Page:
Nadal Deservedly Wins Epic Final

6 07 2008

Yesterday Mr President told the loyal Textual Relations fanbase (all four of you) that he would be writing a bumper review of both Wimbledon finals but little did he know that a new record would be set for the longest men’s final in Wimbledon history. It was a thrill a minute but with the British weather doing its worst, today’s post was delayed.

Still, it was well worth it. We start, though, with a brief piece about yesterday’s Women’s final between the Williams sisters. Despite the fact that Maria Sharapova is hot, women’s tennis has rarely really interested Mr President. The matches are rarely as closely fought as those on the men’s side, possibly on account of them playing fewer sets

In fact Mr President still opposes women tennis players being paid the same as men for this very reason but if a close contest was what you were looking for, the battle between Venus and Serena finally lived up to the hype. Both brought their a-game, which made a change from their past encounters, where particularly Venus was perhaps guilty of unsurprisingly lacking her usual killer instinct against her beloved baby sister

Ultimately it came down, as it so often does, to who wanted it more, and for once it was Venus who showed the greater hunger. When asked by an interviewer why her biggest career moments (she’d been asked to name five) hadn’t included her sister, she simply replied “Because I haven’t beaten her yet”. Clearly it was something that ate away at her, but she responded to it by emphatically beating Serena in straight sets.

However if the women’s final was close (the scoreline hides it) you’d need a whole new word to describe events on Centre Court today. It was a big day for British sports as the British Grand Prix was also taking place, but all eyes were on SW19 as the two biggest stars in tennis went head to head again, in a renewal of a rivalry that has breathed fresh life into a sport that was in danger of becoming overly dominated by Federer.

All too often in sports we draw comparisons to greats of the past a little too readily, but the similarity between this tussle and the all-time great rivalry between Bjorn Borg and John McEnroe is just too great to ignore. In 1981, as the Swede was chasing his sixth consecutive title, his greatest rival, a lefty, finally beat him to win his first one.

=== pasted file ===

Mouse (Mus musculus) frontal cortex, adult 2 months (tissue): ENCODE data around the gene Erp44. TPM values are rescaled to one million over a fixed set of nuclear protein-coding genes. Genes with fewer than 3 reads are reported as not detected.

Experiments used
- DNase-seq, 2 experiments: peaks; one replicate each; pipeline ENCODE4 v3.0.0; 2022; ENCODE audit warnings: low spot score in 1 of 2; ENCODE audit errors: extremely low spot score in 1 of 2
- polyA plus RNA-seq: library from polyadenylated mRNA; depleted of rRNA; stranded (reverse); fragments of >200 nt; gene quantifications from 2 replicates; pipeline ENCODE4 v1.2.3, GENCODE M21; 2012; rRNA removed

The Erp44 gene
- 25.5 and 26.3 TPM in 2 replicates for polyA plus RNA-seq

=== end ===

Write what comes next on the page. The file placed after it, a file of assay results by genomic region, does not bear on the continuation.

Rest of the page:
Everywhere you looked was another connection. Nadal bidding to be the first man since Borg to win the French Open and Wimbledon in the same year, a classic fourth set tie break reminiscent of that one in 1980 (although arguably even better), the friendship between these two behemoths, and perhaps in Djokovic they’ve even found a willing Jimmy Connors to come between them. These two guys are rewriting history.

Both left everything they had out there, they traded blows until they were spent and it looked for the longest time as if they were simply too evenly matched. Yet perhaps the difference was that where Federer was at his very limit, Nadal had another gear to go into and he shifted into it at just the right time to snatch a deserved victory.

His first serve and volley came in the fifth set, but the fact he tried it at all shows the improvement in both his serve and volleying in the last year. Federer probably remains the best player on the circuit, but Nadal is the most improved. The scary part for Roger must be that the Spaniard is barely 22 years old. Just how good can he be?

One can’t help but feel that this victory for Nadal was like the one Federer enjoyed over Sampras in 2001. Back then it felt as if Sampras was handing over the torch to the young gun, who took that baton and ran with it, and this could mark a similar event for Rafa Nadal, beating the king of grass at his own game. He’s unbeatable on clay, so if he can develop a game for artificial surfaces the world may truly be his oyster.

For now, though, he can bask in the glory of a great year for Spanish sports.


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3 responses

7 07 2008
Bio

*sighs happily* I’m still basking in the afterglow of that match. It was the best match I’ve seen yet.

7 07 2008
Erik

What an epic five set match by the two titans of tennis. My eyes were glued to this marathon for 4 hours and 48 minutes! This was the greatest and perhaps the best quality tennis I have ever witnessed in any tournament. Congrats to Nadal for taking down the great Federer.

7 07 2008
Mr President

I think that was the best match of tennis we’ll ever see, some of the most technically brilliant strokes from Federer, and some shots by Nadal that simply defied belief. It was two men going mano-a-mano, slugging it out to be the best in the game, neither willing to give an inch but Nadal proving to be the better man on the day.

There was drama, passion, everything you could ask for as two of the greatest players the sport has ever seen gave it their everything. You could see how much it meant to Nadal as he celebrated too. He said afterwards that Federer is the greatest ever, and perhaps he’s right, however with his natural ability Nadal can be better still.

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